Where's the database in digital ethnography? Exploring database ethnography for open data and smart cities research
(University of Calgary)
Grace Wark (University of Calgary)
Paper short abstract:
Open data infrastructures are increasingly used to make cities "smarter", but can deepen and (re)produce existing structural urban inequalities. Here we propose the database ethnography as a methodological intervention into the contestations, politics, and promises of open data platforms.
Paper long abstract:
Recent research has shown that the social, political, and epistemological relations underpinning open data platforms frame the platforms' implications in the world. As "smart cities" increasingly turn to these data infrastructures, researchers are looking to the ways open data might (re)produce existing structural urban inequalities. Such inequalities range from the struggles around how data capture knowledge, places, and people; to the uneven material distribution of resources in a city toward areas adept at data analysis. While many long-established methodologies exist for illuminating these processes, the digital spaces of open data infrastructures pose critical new challenges for researchers. In this paper, we develop the database ethnography as a rich methodological resource for open data research. This approach centers the database as a key site for the production and materialization of social meaning. The database ethnography draws attention to the ways digital choices and practices - around database design, schema, data models, and so on - leave traces through time. From these traces we may infer lessons about how phenomena come to be encoded as data and acted upon in urban contexts. More specifically, we argue that open databases limit data types, categorize and classify data to align with technical specifications, reflect the database designer's episteme, and (re)produce conceptions of the world. We substantiate these claims through a database ethnography of the open data portal for the city of Calgary, in Western Canada.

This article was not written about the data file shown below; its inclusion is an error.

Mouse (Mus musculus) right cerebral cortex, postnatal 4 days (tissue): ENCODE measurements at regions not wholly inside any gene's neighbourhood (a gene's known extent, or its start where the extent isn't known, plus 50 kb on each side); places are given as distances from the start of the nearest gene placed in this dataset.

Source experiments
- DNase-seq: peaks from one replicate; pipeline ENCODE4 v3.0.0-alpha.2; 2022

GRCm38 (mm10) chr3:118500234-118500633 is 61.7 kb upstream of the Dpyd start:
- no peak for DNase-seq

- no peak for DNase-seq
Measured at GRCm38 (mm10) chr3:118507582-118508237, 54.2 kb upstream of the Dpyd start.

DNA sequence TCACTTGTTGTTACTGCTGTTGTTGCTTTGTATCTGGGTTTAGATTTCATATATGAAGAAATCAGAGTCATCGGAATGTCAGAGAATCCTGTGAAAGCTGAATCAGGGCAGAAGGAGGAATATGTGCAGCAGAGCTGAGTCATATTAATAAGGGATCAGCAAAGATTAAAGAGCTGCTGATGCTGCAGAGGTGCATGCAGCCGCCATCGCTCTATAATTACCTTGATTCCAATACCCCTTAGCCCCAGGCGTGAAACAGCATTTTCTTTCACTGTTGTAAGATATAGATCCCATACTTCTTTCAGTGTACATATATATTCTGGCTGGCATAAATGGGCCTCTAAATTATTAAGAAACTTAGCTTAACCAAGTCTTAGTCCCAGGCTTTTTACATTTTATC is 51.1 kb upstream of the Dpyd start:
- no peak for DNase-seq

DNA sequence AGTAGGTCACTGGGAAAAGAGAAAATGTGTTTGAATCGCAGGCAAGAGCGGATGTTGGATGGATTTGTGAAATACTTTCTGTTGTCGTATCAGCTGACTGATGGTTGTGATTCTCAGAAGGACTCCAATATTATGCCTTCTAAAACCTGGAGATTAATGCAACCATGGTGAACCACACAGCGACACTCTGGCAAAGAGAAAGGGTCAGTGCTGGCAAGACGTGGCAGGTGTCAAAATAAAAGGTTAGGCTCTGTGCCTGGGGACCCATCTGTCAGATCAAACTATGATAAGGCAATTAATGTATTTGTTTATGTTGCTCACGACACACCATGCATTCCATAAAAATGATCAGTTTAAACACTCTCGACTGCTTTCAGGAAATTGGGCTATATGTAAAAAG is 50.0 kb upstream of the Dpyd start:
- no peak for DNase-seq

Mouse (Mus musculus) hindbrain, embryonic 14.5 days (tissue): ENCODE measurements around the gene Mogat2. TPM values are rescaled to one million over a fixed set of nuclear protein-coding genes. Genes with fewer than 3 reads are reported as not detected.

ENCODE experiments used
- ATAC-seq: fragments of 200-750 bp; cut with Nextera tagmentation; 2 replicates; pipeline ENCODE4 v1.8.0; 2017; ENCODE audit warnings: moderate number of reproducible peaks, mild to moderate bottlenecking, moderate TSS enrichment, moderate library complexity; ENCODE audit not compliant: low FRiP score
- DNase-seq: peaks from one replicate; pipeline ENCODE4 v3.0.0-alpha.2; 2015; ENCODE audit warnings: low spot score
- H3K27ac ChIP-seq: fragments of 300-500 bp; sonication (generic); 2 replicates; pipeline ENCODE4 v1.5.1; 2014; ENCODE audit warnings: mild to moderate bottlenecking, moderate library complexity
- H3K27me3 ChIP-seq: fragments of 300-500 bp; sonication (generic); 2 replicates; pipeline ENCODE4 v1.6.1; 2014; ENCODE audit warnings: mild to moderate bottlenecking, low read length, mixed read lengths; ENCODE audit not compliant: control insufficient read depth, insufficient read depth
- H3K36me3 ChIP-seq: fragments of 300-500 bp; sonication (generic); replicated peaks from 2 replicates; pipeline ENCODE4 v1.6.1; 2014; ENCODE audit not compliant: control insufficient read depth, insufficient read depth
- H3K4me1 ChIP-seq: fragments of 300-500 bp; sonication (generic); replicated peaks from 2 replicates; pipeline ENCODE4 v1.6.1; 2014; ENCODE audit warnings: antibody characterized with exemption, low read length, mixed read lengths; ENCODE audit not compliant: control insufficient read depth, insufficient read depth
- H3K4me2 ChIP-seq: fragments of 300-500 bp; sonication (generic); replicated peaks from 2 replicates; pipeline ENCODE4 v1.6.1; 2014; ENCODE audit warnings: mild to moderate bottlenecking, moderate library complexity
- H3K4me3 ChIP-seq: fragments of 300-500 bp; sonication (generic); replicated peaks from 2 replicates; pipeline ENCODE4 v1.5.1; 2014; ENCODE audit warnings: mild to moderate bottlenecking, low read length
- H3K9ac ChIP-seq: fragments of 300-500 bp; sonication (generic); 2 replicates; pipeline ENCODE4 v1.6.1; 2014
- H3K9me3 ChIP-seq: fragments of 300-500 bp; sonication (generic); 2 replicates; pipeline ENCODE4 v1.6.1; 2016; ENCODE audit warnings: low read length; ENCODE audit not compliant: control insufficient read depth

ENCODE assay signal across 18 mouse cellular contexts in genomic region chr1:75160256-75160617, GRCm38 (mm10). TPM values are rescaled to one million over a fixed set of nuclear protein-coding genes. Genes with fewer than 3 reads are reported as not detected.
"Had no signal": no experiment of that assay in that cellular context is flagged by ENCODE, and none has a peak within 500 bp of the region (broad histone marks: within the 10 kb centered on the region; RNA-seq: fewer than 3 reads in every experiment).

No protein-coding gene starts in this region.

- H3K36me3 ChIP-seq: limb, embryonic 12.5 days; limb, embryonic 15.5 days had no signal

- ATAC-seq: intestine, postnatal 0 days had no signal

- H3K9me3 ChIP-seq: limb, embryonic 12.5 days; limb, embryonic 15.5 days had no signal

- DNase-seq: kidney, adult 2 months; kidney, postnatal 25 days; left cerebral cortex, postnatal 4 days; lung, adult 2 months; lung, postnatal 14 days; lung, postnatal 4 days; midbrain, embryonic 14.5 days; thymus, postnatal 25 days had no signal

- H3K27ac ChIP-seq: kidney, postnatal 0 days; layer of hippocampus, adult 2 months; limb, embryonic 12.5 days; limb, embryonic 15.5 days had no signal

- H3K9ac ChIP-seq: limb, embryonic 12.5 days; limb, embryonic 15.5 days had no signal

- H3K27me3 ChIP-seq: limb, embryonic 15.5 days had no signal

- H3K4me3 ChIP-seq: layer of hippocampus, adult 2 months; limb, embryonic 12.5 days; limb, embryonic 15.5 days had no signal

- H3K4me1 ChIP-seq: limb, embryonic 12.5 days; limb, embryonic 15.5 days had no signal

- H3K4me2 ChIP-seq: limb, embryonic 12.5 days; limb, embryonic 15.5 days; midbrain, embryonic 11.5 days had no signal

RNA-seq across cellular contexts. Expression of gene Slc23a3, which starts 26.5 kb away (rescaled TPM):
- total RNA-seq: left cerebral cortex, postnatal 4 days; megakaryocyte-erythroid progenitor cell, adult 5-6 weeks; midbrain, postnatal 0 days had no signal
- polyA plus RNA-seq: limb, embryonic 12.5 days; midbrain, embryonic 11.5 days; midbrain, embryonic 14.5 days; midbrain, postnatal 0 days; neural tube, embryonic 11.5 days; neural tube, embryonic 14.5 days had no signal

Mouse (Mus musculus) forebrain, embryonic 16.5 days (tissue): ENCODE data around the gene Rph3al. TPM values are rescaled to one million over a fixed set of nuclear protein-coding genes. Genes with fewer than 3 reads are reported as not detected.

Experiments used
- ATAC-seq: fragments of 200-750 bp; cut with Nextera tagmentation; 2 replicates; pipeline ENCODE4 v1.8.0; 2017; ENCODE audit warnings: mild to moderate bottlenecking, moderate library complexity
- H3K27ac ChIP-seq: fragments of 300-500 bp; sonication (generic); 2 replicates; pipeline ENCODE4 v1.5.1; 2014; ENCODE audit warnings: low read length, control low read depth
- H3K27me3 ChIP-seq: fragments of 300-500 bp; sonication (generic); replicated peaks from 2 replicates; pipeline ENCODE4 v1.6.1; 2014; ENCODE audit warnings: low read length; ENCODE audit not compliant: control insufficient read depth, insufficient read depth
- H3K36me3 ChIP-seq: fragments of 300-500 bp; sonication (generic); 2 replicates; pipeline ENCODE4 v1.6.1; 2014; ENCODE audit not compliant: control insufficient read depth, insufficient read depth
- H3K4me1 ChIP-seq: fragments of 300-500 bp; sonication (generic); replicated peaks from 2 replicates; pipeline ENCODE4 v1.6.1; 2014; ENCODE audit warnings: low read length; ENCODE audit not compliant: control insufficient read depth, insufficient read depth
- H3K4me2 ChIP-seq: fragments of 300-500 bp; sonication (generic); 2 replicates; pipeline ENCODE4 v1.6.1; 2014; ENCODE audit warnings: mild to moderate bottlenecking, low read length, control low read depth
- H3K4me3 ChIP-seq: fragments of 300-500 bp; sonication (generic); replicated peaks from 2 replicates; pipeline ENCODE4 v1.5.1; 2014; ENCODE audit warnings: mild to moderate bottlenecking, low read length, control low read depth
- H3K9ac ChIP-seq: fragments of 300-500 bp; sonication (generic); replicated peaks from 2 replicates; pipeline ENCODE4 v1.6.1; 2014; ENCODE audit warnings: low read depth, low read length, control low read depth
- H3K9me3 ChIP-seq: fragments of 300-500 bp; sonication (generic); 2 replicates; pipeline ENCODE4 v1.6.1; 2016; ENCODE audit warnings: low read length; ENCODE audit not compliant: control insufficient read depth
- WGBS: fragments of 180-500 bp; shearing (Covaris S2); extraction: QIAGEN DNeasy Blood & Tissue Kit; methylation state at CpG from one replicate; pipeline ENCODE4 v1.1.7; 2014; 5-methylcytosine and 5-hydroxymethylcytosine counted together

Data worlds? Public imagination and public experimentation with data infrastructures